Father and Son
 
1940

 graphite on paper.

photo courtesy of
M. Lee Stone Fine Prints, Inc
 www.mleestonefineprints.com

Charles W. White (1917-1979) was an African American painter, printmaker and teacher who also created jewelry for Winfield Fine Art in Jewelry. He exhibited at the Art Institute of Chicago, the Boston Museum of Fine Arts, the Brooklyn Museum, and many other prestigious museums and galleries.

The Cooper Union was one of the few institutions in mid 20th Century America that did not discriminate against African Americans (African American jeweler Art Smith received a scholarship from the Cooper Union in 1942) and Greenwich Village was one of the most racially liberal places in the country to live and work. 

 

 

 

Jane Eakin became a well known illustrator. Her miniature abstract landscapes are reminiscent of the work of Georgia O'Keefe.
 

Jane Eakin

brooch

paint, paper
encased in acrylics

1946 or 1947


Another very important America abstract painter who created Winfield jewelry was Nell Blaine. She was also a New York City native, born in 1922, and was one of the youngest artists working at Winfield Fine Art in Jewelry. Like Margaret Stark, she studied abstract expressionism with Hans Hofmann in New York from 1942-1944. She also studied etching and engraving at Atelier 17 with Stanley William Hayter in 1945. She went on to exhibit extensively throughout the country and her work is many museum and gallery collections.5

 

Nell Blaine

"Cortege"

oil/board 

1947

photograph courtesy of
Tibor de Nagy Gallery, New York
www.tibordenagy.com

.....................................................

American painter Fred Becker also contributed to the project. Fred Becker gave me miniature plates.  I rubbed in black pigments into the engraving cuts and then cast against them and then pulled off the impression of the print with all the lines raised with the black in it.2 Others in this group were Count Byron Du Prorok and Shimon.

Count Byron Du Prorok

1946

..........................................................


THE PUBLICITY
.....................................

As more and more people became aware of Winfield Fine Art in Jewelry and business increased, newspapers and magazines also took note.  The March, 1947  issue of Cosmopolitan Magazine featured the gallery in an article titled Floating Fashions.  Authors, Raymond Rosenthal and Bernard Wolfe wrote in part, There is a chic young woman around New York these days with two Peruvian postage stamps, both collector's items dangling from her earlobes. Another sports an iridescent Patagonian beetle--the genuine article. A third wears a dress clip in which curlicues of hair, a couple of fingernail parings and several baby teeth are arranged in an abstract design.  Embedded in chunks of transparent plastic, such weird bits of feminine decor have converted some of New York's smartest women into walking natural history exhibits.  No one is more disconcerted by these flamboyant oddities than their creator, twenty-six year old Armand Winfield.  His modest idea, when he wandered into jewelry designing was simply to transform fashionable women into mobile art galleries, adorning them with the latest canvasses of well-known modern painters.  And later, in the article, You wouldn't think these women would have the nerve to actually wear some of the things they order.  Winfield says with resignation, "I live in constant fear that the door may open at any moment and a woman will walk in with a pair of giraffe's eyebrows or a pet poodle's tail which she is determined to wear in a lavaliere around her neck."6

 

Armand Winfield

beetle encased in acrylics

 

In Armand Winfield's memoirs regarding his years as young man in Greenwich Village are fascinating tales about woman who came into the gallery asking him to make bazaar things in plastics and metals for them to wear. He tells one very humorous story about hiding in the back of his gallery in embarrassment while a woman unclothed to explain to him what sort of breastplate she wanted him to mold for her.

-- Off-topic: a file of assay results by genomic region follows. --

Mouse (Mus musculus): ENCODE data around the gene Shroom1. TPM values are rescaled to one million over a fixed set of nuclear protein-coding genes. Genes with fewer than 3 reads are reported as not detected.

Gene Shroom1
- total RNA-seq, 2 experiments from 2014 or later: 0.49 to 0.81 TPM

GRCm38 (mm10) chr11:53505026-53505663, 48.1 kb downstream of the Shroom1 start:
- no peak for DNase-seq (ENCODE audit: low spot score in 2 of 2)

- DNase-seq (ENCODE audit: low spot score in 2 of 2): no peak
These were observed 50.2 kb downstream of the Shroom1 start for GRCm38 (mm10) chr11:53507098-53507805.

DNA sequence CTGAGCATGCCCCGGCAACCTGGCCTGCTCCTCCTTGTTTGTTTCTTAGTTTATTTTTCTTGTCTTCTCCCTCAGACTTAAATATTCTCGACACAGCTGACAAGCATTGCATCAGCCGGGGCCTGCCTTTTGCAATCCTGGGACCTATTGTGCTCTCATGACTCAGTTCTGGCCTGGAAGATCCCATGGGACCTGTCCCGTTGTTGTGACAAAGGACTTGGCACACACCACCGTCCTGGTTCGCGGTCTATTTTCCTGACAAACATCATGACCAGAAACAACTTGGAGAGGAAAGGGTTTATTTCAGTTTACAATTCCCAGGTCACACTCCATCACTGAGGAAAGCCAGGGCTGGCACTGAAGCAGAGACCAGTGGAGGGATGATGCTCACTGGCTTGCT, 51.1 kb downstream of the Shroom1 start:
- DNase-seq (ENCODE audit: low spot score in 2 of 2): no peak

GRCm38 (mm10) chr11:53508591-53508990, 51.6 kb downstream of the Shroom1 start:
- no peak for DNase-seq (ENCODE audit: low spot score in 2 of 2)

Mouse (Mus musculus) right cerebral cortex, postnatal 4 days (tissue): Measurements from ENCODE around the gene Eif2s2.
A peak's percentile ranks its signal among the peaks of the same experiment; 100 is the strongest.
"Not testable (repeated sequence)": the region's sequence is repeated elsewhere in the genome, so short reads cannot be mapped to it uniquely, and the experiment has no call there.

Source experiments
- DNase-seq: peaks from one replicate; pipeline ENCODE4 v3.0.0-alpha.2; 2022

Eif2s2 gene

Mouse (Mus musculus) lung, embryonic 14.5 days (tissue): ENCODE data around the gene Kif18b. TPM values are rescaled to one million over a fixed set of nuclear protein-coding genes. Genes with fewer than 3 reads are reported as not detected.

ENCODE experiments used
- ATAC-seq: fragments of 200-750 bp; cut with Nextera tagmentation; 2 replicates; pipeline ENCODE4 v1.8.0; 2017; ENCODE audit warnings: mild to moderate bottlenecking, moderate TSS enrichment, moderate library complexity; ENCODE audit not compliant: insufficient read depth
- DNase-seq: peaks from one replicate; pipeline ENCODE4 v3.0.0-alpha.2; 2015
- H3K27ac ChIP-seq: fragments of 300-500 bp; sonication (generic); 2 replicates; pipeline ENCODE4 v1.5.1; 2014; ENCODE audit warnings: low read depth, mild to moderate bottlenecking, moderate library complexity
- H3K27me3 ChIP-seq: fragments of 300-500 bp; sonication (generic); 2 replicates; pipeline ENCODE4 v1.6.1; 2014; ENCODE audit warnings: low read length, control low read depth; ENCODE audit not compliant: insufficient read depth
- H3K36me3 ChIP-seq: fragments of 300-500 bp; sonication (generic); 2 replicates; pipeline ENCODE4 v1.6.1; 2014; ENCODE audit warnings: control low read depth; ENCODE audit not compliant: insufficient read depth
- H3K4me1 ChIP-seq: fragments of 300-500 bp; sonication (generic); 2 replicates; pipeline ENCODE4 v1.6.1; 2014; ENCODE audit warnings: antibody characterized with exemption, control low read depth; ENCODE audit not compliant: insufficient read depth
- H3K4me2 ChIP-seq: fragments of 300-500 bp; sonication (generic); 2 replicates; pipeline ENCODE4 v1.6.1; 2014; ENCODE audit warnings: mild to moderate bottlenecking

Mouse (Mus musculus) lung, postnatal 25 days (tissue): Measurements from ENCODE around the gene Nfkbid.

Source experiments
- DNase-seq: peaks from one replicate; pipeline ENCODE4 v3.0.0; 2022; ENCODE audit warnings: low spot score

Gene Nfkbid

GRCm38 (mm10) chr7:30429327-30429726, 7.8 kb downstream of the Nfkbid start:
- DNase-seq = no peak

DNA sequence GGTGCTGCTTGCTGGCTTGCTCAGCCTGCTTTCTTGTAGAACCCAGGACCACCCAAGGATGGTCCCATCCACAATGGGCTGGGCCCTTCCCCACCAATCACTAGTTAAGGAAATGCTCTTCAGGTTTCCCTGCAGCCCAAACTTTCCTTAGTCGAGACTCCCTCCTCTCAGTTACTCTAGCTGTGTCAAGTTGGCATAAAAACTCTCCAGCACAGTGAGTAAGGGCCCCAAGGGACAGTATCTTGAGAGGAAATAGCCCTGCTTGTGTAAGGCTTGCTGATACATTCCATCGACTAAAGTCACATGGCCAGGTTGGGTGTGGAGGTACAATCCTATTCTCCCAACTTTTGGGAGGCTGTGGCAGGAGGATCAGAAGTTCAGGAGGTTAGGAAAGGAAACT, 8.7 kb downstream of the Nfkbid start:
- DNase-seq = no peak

There were also articles in the New Yorker, Plastics Magazine, the Newark Evening News Sunday Magazine Section, the Village Chatter, and the European and Australian Press. Bert Parks interviewed Armand on his radio program and the jewelry appeared in Vogue Magazine.

Many of Winfield's customers were from the theater, or were writers, models or musicians such as Ivan T. Sanderson, Pearl Primus, Josephine Premice, Peewee Russell, Mezz Mezzerow, Martha Graham, Maya, Hazel Hawthorne, Weegie, Josh White, Anita O'Day, and Kay Kendall.

A group of famous artists desired to lend their names to the business even if they didn't actually create the jewelry. Some of them were  Julio Diego who was married at that time to Gypsy Rose Lee, Robert Gwathmey, I. Rice Pereira, Howard Sparber, Lenore Tawney, and Karl Zerbe.


THE ARTISTS.....................................
(group 2)

 

Some of the most colorful and intricate pieces of jewelry were made by another Winfield artist, Lilly Ascher who formed miniature abstract sculptures with beads and wire which were encased in biomorphic-shaped acrylics.

Lilly Ascher

brooch

beads, silver wire, other materials
encased in
acrylics

1946 or 1947

 

Lilly Ascher

earrings

sea shells, feathers, copper, brass, wire,
 other materials
encased in
acrylics

1946 or 1947

 

 

Lilly Ascher

pendant

beads, copper wire
encased in
acrylics

1946 or 1947

 

Ray Jan Ashdown, a WPA artist, whose paintings and prints are in now in collections throughout the world created intricate wire sculptures which he combined with cloth, paper, and foil.

               

Ray Jay Ashdown

brooch

cloth, copper wire, pearls, silver foil
encased in
acrylics

1946 or 1947

Ray Jay Ashdown

brooch

 copper wire, silver wire, silver foil
encased in
acrylics

1946 or 1947

 

Each Winfield Fine Art in Jewelry customer was made to feel that each piece was made especially for her, or him.1 Armand had a brilliant method for selling earrings. Because it was almost impossible for him to make two earrings alike, and since each side of everyone's face is different, Armand purchased a flattering rose colored mirror which he placed on the showcase for women to look into while trying on earrings. He then would tell each woman that he had to match the right earring to that specific side of her face to which it was best suited. Armand said that they had "hundreds of happy customers!"